Mathematics/Number & Operations; begins to make use of one-one correspondence in counting objects and matching groups of objects.

Outdoor Play

About an hour before the children go out to play, take your small amount of food scraps out to the playground and put it into a quiet area where you have seen ants in the past. When the children go out to play, draw them over to the food scraps. Have the ants found it yet? Have they begun to carry it back to their ant home? Did they choose one type of food over another? Encourage the children to observe the coming and going of the ants and to talk about what they are seeing.

Science/Scientific Knowledge; expands knowledge of abilities to observe, describe, and discuss the natural world, materials, living things, and natural processes.

Transitions

Tell the children that they are going to sneak to the next activity by tip toeing and being so quiet that no one will hear them. Send the children off using whispering voices.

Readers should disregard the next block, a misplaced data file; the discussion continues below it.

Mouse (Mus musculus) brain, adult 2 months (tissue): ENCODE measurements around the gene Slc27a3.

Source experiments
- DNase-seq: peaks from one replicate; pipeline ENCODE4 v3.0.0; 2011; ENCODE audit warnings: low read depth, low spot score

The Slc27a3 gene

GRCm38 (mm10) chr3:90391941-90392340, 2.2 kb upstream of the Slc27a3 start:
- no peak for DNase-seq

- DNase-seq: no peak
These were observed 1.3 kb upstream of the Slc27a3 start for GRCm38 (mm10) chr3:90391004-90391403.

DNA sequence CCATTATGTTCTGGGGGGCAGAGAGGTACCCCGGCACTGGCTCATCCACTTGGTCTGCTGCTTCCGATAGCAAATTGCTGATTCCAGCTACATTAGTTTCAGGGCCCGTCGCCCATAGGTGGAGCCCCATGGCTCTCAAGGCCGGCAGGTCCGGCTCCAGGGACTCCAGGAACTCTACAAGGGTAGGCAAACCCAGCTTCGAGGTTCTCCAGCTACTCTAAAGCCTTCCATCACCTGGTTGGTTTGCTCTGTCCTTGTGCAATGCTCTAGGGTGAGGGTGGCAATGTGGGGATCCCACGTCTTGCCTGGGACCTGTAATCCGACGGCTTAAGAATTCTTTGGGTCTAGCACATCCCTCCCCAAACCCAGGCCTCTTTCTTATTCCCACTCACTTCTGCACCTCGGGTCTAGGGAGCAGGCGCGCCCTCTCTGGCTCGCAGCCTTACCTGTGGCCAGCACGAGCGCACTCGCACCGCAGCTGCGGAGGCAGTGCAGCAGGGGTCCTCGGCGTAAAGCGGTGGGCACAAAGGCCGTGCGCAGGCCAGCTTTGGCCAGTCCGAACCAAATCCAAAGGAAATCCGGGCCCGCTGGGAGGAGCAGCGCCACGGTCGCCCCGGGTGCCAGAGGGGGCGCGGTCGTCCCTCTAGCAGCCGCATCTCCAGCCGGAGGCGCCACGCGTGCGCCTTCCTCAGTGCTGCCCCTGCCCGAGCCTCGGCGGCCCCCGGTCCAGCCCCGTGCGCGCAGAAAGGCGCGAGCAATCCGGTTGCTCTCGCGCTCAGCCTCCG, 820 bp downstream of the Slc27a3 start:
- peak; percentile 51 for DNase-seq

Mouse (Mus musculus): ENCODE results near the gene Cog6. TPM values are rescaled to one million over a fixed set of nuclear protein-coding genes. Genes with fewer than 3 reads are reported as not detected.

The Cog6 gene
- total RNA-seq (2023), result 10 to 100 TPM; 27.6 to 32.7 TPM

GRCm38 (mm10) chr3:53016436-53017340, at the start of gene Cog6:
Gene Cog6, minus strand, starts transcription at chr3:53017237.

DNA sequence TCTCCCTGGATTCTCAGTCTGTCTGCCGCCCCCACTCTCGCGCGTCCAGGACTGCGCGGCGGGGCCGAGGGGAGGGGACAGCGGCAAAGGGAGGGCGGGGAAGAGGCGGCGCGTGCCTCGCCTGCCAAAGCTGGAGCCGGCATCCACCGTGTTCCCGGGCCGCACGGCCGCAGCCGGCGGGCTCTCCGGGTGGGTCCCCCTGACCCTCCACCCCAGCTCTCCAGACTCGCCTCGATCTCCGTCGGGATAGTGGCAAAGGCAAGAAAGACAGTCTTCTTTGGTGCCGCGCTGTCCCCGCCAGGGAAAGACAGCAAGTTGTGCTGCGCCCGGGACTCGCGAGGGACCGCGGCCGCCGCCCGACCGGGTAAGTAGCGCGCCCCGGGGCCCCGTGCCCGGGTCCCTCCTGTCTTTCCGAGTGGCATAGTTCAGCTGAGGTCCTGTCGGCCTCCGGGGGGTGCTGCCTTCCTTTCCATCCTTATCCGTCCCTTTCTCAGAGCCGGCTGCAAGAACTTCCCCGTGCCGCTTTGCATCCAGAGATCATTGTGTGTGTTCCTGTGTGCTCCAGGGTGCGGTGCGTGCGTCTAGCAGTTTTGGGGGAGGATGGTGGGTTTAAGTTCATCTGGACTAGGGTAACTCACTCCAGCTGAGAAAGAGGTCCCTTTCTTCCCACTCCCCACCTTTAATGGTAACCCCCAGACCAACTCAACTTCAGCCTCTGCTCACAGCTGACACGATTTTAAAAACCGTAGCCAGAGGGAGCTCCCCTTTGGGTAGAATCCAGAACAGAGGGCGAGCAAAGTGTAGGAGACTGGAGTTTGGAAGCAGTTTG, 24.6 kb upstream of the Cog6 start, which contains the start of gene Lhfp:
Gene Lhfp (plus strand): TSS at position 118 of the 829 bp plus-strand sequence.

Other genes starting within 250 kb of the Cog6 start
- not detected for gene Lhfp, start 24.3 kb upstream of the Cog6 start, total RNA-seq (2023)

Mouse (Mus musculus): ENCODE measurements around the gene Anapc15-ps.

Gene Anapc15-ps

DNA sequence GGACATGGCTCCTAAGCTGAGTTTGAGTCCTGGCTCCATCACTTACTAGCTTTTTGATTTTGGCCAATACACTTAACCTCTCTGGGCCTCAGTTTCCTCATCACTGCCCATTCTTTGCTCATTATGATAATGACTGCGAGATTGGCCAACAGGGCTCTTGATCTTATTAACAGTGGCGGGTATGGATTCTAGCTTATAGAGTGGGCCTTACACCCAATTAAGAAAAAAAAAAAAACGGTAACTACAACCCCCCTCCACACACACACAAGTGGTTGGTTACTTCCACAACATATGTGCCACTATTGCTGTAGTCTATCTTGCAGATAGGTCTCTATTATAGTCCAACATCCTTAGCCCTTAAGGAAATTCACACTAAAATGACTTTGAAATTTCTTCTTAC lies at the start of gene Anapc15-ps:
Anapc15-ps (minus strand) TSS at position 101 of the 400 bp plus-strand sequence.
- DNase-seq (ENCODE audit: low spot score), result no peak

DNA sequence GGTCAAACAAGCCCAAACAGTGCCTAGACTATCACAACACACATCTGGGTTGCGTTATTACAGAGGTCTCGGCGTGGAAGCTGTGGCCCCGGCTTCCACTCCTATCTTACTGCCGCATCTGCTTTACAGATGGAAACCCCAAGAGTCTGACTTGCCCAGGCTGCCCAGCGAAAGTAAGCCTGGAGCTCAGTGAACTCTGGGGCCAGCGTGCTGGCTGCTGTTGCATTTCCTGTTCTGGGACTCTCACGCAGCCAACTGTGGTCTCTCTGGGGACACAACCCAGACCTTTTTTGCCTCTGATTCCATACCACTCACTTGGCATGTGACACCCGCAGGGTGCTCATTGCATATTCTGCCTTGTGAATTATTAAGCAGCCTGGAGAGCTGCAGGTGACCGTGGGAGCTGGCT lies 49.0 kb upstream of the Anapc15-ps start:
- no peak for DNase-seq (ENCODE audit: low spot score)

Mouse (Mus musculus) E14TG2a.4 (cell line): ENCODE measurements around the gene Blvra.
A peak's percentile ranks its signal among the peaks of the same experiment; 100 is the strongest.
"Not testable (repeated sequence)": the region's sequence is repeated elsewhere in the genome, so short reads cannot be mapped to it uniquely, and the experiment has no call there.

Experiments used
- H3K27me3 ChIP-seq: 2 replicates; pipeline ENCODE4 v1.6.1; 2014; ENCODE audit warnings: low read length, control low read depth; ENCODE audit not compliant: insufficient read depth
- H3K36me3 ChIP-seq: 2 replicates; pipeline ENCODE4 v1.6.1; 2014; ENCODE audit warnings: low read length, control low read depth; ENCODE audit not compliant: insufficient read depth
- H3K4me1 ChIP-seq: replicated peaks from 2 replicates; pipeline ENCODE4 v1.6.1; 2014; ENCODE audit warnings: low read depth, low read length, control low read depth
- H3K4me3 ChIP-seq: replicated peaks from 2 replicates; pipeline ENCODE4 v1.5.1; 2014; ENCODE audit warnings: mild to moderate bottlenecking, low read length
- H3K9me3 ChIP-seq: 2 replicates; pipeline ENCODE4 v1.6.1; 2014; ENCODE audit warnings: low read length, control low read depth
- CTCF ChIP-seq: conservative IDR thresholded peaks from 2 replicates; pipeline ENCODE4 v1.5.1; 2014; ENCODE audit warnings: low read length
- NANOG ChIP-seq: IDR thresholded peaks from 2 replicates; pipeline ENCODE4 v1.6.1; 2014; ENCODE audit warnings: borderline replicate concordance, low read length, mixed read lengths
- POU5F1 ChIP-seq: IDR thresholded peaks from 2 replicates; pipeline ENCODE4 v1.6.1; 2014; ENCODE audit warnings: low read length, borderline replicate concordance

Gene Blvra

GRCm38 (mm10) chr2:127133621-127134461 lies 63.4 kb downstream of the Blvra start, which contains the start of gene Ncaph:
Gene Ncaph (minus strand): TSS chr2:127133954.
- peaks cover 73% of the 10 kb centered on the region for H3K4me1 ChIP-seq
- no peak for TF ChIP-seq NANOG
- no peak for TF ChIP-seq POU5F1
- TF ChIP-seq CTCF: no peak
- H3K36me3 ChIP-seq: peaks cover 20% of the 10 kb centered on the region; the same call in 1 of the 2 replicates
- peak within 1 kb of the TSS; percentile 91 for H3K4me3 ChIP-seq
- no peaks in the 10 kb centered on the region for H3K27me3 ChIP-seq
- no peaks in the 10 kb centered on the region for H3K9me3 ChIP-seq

Language Development/Listening & Understanding; shows progress in understanding and following simple and multiple-step directions.

Dear Parents- Today we read a book about raccoons who come out at night to feed. Take your child on an evening walk and see what creatures you might see, or hear, that are out and about after the sun sets.

Resources

1
2
bear
cricket
badger
deer
hedge hog
fox
bat
racoon
owl
mouse

Ten Red Apples, by Pat Hutchins

Counting, rhyming, and animal voices make this a fun story for children to help tell as a farmer watches all the animals come eat from his apple tree.

Materials

  • Several apples of different colors for taste testing
  • 10 index cards each labeled with a number and corresponding dots/apples
  • Apple shape
  • Bingo dauber, stamp pad, or red marker per child

Vocabulary

Before Reading the Story

Open the cover and show the children the pages with all the apple trees and numbers. Count with the children the numbers from the different apple trees.  Explain to the children that you want them to help read the story by repeating the Farmer’s line on each page.  Say the line, “Save some for me”! and have the children repeat.  Tell them that you will let them know when they are to say this line throughout the story.   Practice one more time with the children and then introduce the book.